One benefit of the glue lamination process is that the high temperatures and pressures required for the injection moulding process are avoided. In addition, there is no need to accommodate gates within either the first and/or second members 114, 118 as the glue is simply laid onto one of the layers in pliable form. The lamination process also enables the stacking of integrated circuit components onto the B-surface (or the reverse of the A-surface) which may not otherwise be achievable due to the high temperatures and pressures of the injection moulding process which would too readily deform the stacked circuitry. Suitable materials for the lamination process include resins, vinyls, and ethylene copolymer resins.

Other embodiments envisage a hybrid arrangement of a laminated control unit structure in one part of the vehicle which is integrated with a moulded control unit structure in a common assembly. For example the arm rest of the vehicle may include a moulded high gloss unit with a wood-effect veneer having the control functions of the A-surface, with the laminated unit being adjacent to it to provide the resting surface for the arm.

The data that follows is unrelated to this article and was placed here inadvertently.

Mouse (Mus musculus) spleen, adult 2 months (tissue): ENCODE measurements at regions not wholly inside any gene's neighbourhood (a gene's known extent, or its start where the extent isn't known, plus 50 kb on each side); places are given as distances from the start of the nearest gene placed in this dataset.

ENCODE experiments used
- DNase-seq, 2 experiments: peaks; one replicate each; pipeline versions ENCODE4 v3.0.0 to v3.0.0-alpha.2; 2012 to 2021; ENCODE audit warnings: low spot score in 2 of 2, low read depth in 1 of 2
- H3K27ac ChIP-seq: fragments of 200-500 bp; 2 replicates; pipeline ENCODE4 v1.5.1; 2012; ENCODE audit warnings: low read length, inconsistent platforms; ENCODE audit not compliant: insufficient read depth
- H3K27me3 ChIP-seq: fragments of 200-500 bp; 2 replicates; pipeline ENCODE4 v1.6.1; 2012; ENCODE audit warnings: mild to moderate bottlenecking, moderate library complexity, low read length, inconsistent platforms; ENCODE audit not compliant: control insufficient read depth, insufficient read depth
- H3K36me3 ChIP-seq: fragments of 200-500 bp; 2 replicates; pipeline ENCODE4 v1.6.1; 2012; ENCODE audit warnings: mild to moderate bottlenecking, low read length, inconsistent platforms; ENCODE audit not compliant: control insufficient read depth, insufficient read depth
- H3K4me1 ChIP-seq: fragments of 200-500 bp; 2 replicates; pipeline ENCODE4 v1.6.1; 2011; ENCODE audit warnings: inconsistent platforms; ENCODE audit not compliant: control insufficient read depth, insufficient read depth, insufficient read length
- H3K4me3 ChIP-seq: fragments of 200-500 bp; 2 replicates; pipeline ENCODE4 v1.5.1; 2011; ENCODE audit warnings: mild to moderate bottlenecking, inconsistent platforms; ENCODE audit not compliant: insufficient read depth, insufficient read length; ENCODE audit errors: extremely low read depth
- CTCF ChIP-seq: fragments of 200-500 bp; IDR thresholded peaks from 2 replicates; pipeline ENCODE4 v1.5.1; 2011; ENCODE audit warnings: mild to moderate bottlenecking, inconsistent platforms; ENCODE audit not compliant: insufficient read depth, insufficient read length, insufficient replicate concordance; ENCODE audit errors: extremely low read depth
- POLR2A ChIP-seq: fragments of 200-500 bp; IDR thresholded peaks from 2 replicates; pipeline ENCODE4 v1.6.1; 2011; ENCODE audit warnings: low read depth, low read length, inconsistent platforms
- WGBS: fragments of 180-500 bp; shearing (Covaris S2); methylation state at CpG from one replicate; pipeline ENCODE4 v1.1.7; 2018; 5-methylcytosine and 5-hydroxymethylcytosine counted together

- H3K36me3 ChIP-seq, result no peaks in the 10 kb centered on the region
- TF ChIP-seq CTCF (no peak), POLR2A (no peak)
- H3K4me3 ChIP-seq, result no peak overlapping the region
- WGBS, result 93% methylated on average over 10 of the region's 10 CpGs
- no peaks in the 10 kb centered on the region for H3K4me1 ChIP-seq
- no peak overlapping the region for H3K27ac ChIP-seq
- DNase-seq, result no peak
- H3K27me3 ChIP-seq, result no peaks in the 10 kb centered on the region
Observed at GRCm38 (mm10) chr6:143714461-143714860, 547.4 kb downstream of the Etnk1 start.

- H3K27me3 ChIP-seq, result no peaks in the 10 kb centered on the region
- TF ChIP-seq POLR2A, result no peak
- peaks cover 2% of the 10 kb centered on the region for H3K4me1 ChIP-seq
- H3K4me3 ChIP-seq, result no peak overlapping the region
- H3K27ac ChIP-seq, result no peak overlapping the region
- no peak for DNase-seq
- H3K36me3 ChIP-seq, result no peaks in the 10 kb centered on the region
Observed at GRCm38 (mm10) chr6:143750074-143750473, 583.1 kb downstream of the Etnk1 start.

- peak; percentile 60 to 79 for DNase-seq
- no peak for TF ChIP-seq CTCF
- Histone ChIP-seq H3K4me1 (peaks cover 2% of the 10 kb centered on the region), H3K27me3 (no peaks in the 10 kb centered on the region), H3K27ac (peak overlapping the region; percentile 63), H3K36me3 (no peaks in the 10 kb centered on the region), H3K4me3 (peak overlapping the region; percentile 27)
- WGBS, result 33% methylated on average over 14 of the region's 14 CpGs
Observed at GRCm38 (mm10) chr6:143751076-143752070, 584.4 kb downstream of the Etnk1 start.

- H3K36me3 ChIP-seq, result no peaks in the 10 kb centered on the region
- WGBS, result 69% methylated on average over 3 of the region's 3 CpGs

Referring now to FIG. 23, there is shown a perspective view of a vehicle 2300 comprising the control apparatus, control units or the component as described herein. The control apparatus (not shown) has particular application in a vehicle 2300, wherein the control apparatus is configured to allow the user to control the operation of a function of the vehicle, for example a function in the form of control of the lighting system, the heating system, the entertainment system, the seating system, the airbag system, the sun roof, or the window. Other embodiments envisage that the control apparatus may be used in a household appliance for user control thereof, and may be located within a control unit that forms a panel of a household appliance, such as electrical items in the form of washing machines, cookers or dishwashers and the like.